Set in London and Paris, this intriguing fly-on-the-wall documentary, The Blue Black Hussar, follows Adam Ant on his UK comeback tour, recording his 6th album in Paris and hanging out with director Jack Bond and old acquaintances. The opening credits state the film is a story of Adam Ants ‘brave return from exile’ making reference to Ant’s highly publicised problems during the mid-1980s. This film is not, however, framed in a mental health context and rather than dwelling on Ant’s bipolar condition, the story focuses on his current life, career and ‘who he is now,’ while also reflecting on interesting aspects of his past which reveal a truly interesting and charming character.

Jack Bond’s decision to make this documentary was based on their friendship, which gives an intimate, authentic dimension to the film. The absence of voiceover and interview filmmaking style - common to other popular culture documentaries - creates less of a ‘staged’ atmosphere and as an audience we feel we are seeing people in their natural state. Jack Bond uses this style in previous documentaries with other artists (Salvador Dali, Roald Dahl and Werner Herzog) proving effective in revealing a deeper analysis of his candidates.

Although we get the strong sense that Adam is ‘playing up’ in the role as dandified, opinionated rocker seeking to shock and appall, the film reveals intimate moments showing sensitive intelligence. Shopping for bric-a-brac in French backstreet vintage shops, cigar-smoke filled conversations about motorbikes and tipsy chats about past lovers with Bond give insight into Adam’s obsessions, personal interests and hobbies revealing a genuinely charming and funny character.

Known mainly for his musical career as part of the post-punk New Romantic scene, Ant’s success flourished in the early 80s. The film shines light on Adam's varied talents and skills as well as his creative background, studying graphic design in art college, achievements in architecture (even designing his own house!), working with Malcolm McLaren and Vivienne Westwood with fashion design. One interesting section shows Adam meeting with sculptor Allen Jones in his home. Jones was Adam’s (at that time named Stuart Goddard) previous tutor in art college and had influence into Adam’s avant-garde and controversial style.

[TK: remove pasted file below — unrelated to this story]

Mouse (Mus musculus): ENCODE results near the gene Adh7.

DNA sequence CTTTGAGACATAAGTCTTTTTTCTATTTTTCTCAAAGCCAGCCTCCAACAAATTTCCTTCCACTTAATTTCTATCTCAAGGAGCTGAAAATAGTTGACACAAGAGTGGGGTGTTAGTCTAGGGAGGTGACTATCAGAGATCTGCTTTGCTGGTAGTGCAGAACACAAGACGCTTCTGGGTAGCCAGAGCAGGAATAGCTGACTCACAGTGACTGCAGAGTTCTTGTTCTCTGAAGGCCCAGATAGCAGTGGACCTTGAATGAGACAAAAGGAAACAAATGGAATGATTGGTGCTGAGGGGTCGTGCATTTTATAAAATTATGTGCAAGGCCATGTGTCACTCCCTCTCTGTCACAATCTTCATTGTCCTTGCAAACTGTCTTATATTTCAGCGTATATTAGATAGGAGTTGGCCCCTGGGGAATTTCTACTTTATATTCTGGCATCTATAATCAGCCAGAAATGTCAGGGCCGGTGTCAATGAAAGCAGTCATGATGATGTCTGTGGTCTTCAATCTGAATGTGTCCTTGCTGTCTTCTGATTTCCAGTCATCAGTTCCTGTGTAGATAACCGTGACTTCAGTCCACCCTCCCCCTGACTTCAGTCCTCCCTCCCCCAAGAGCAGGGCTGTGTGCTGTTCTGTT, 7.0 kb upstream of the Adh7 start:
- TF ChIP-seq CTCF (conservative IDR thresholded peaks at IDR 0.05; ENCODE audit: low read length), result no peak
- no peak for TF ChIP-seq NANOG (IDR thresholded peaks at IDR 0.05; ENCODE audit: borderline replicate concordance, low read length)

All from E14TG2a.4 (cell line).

These personalised scenes are chopped with clips from his tour where the audience is brought into grimy underground London caverns where Adam plays songs from his new album. Songs dealing with his troublesome past, song about sex (one explicit song sang with Ant’s two raunchy backing vocalists promises some slightly uncomfortable viewing!) as well as his classic rock and roll style showing that Adam Ant most definitely has not lost his talent. Shot during 2011 viewers can see Adam grow in his journey from playing small club venues, with heckling crowds and boos to the conclusion in Hyde Park in front of thousands of people. One would almost believe his claim of never suffering nerves on stage, as by the films end we see a focused, determined person, with all signs pointing towards a successful and bright future for Adam Ant.

Eddie Harrison, the Scottish Mental Health Film Festival Programmer and one of the associate producers of The Black Blue Hussar, was able to do a brief Q&A after the film and spoke about working with Jack Bond, and the film was warmly received by the many Adam Ant fans in the audience.

This is a film that will appeal to both old and new fans of Adam Ant, viewers interested in pop culture films or anyone who has interest in what Adam Ant is up to now, minus the sob story. Make sure you get a chance to check it out!

Written by Aoife Naughton

The Blue Black Hussar screened in Edinburgh Filmhouse earlier this month and will be screened in Dundee Contemporary Arts Sun 13th Oct at 8.30pm. The screening will be followed by a Q&A.